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What happens if a LLC company can't afford an attorney and has been sued for back wages? Can owner of co. be sued as individual?

Los Angeles, CA |

The employee had a history of violent behavior. There were several verbal complaints from people who worked with the employee (in a couple instances the police was called) about this problem. Nevertheless, I kept giving this employee a job aware that the worker was an older person and was having a hard time financially. The employee wanted to work long hours and demanded 7 days a week 12 hours a day. If I didn't give this employee those hours, the employee would call and get angry. We both knew and agreed that I couldn't pay overtime. Yet, I knew it was wrong. So when I insinuated to reduce the hours, the worker would threaten me with physical violence. What should I do? What's the best way to respond to the lawsuit? Can I get my name (as an individual) off the lawsuit?

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Attorney answers 3


Your LLC can't represent itself, so it needs a lawyer. You as an individual defendant can represent yourself, but it's not a good idea, and unless the plaintiff has alleged "alter ego" claims against you and the LLC and there's reason to pierce the LLC "veil," you shouldn't be liable for LLC obligations and a lawyer should be able to get you dismissed.

Disclaimer: Please note that this answer does not constitute legal advice, and should not be relied on, since each state has different laws, each situation is fact specific, and it is impossible to evaluate a legal problem without a comprehensive consultation and review of all the facts and documents at issue. This answer does not create an attorney-client relationship.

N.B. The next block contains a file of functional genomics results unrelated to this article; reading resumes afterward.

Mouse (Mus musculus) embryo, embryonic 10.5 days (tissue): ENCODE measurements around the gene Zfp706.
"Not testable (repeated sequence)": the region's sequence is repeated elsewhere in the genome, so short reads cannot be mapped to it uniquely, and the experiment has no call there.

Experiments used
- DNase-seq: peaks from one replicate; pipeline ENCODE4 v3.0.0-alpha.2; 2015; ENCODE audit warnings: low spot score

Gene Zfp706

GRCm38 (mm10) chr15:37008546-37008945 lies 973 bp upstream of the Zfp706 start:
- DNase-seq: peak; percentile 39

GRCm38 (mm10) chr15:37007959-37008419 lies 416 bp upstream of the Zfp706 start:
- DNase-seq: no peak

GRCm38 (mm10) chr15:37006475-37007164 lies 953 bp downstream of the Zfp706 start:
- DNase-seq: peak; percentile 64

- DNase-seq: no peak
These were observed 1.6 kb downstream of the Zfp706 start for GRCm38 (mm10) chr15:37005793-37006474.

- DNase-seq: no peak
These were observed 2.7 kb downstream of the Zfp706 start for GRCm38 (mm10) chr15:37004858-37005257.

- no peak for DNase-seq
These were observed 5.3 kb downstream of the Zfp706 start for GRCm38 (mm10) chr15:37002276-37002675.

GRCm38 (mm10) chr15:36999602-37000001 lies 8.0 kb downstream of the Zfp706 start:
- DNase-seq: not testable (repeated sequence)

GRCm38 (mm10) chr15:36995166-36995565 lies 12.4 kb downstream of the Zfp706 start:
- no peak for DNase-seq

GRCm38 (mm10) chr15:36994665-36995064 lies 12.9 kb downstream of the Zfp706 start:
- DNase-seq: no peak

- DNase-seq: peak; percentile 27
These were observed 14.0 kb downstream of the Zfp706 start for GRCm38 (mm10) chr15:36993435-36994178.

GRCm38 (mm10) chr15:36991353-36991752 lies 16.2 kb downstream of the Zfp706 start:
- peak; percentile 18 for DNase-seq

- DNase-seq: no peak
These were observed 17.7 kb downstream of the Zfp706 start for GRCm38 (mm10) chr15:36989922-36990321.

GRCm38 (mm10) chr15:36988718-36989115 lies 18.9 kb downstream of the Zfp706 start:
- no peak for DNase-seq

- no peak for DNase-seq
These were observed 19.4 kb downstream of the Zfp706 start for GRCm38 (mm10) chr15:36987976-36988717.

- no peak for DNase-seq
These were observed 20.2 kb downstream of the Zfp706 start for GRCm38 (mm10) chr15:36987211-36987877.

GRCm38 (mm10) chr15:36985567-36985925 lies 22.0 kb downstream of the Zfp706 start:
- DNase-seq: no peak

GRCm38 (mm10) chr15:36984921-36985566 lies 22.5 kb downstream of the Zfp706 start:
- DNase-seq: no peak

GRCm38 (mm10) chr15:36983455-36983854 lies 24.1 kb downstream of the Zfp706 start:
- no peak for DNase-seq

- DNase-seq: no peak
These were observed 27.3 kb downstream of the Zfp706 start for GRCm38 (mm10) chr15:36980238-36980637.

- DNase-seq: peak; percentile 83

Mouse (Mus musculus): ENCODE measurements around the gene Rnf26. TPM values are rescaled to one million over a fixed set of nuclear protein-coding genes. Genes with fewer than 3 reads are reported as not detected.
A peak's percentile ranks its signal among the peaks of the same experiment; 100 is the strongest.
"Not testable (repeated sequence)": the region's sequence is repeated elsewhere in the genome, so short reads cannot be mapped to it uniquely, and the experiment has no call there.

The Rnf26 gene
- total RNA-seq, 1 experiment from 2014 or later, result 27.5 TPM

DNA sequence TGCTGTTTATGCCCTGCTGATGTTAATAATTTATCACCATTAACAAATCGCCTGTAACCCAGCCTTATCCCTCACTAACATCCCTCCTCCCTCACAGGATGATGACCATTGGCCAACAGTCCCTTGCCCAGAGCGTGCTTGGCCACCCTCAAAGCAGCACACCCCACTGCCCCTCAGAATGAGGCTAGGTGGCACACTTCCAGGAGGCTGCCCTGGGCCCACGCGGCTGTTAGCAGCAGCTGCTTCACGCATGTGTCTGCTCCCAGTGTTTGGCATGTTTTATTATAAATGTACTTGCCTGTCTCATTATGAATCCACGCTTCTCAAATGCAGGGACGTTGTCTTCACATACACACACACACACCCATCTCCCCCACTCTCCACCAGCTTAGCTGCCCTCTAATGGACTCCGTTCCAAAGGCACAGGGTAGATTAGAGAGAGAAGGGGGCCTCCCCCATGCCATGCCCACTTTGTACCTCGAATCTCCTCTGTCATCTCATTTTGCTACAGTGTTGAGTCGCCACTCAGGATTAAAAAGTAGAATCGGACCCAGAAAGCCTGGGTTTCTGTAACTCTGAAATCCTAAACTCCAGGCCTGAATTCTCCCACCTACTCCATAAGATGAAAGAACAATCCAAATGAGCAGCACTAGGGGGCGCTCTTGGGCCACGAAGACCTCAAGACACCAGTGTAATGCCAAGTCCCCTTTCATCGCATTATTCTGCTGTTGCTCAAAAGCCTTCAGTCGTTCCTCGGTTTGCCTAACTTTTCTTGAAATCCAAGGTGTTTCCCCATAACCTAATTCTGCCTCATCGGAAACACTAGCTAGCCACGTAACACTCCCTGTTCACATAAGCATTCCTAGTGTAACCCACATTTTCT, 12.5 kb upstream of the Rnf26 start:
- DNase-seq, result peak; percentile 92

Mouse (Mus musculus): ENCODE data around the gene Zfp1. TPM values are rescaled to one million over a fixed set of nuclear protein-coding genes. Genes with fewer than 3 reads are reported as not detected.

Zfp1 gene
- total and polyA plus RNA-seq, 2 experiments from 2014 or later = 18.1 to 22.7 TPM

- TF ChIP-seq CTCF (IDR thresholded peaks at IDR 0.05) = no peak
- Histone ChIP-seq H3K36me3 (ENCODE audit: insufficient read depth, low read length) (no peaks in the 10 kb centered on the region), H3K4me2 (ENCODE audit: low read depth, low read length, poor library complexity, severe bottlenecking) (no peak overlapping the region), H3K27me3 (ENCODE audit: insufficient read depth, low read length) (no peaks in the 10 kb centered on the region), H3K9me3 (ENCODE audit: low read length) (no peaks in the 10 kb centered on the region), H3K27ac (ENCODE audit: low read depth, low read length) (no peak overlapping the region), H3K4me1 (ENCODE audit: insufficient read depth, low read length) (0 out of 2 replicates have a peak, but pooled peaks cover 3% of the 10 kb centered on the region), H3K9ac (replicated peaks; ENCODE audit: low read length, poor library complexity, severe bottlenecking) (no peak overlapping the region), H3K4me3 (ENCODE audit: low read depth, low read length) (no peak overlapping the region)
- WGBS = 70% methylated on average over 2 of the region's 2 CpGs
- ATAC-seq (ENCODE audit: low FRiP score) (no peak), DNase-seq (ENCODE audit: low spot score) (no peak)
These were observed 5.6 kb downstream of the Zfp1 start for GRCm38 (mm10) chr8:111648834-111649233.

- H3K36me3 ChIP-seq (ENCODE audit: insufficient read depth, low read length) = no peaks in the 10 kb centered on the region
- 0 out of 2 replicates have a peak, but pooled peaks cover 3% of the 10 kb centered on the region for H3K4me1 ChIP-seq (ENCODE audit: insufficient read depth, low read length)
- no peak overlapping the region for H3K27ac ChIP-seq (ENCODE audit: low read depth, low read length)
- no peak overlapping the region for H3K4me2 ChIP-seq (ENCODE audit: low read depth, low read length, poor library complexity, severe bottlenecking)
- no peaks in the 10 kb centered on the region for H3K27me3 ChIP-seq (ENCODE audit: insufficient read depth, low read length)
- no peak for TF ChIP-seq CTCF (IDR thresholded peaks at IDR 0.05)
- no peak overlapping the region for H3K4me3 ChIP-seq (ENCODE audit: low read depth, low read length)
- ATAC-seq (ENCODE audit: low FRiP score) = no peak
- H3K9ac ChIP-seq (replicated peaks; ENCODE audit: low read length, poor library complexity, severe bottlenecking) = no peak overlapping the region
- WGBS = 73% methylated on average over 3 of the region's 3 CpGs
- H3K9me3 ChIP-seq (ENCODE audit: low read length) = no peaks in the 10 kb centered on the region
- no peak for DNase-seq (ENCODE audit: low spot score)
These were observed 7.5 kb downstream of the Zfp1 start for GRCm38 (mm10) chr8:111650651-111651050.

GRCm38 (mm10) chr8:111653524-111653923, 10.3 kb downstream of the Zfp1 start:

I agree fully with attorney Koslyn's advice. An LLC is required by law to have an attorney represent it in court proceedings.

Also, based on what you are saying, a motion to dismiss at this early stage may be a good alternative, if not to get the entire case thrown out, to potentially have some of the unfounded counts rejected. From your posting, it sounds like the legal complaint is not well founded on legal claims but may be the result of the "let's throw in the kitchen sink" approach to bringing a law suit.

A motion to dismiss, and a later motion for summary judgment, are legal surgery which can remove unfounded claims.

All available defenses must be raised in a timely manner, now, under your court's rules or else you will be deemed to have waived them.

Finally, employment claims are extremely difficult for plaintiffs to prevail upon. You need a very aggresive approach to discovery in order to 'pick away' at the existence or non existence of facts that would support the claimed legal causes of action. Discovery includes interrogatories, requests for production of documents, requests for admissions and depositions. You would also be entitled to subpoena certain information.

If, after agressive discovery, it turns out that the claims in the case are legally unsupported, a motion for summary judgment may be brought on your behalf. And, unless the other side can establish that there are material factual disputes, then you may well be entitled to a judgment as a matter of law, which dismisses the case.

Based on what you are saying, you and the LLC can not afford not to have an attorney help you through.

This answer is provided for informational purposes only. Actual legal advice can only be provided in an office consultation by an attorney licensed in your jurisdiction, with experience in the area of law in which your concern lies.


My colleagues are correct about the LLC. You can, however, be personally liable under the Labor laws as the owner for failing to pay wages and overtime.

The response given is not intended to create, nor does it create an ongoing duty to respond to questions. The response does not form an attorney-client relationship, nor is it intended to be anything other than the educated opinion of the author. It should not be relied upon as legal advice. The response given is based upon the limited facts provided by the person asking the question. To the extent additional or different facts exist, the response might possibly change.

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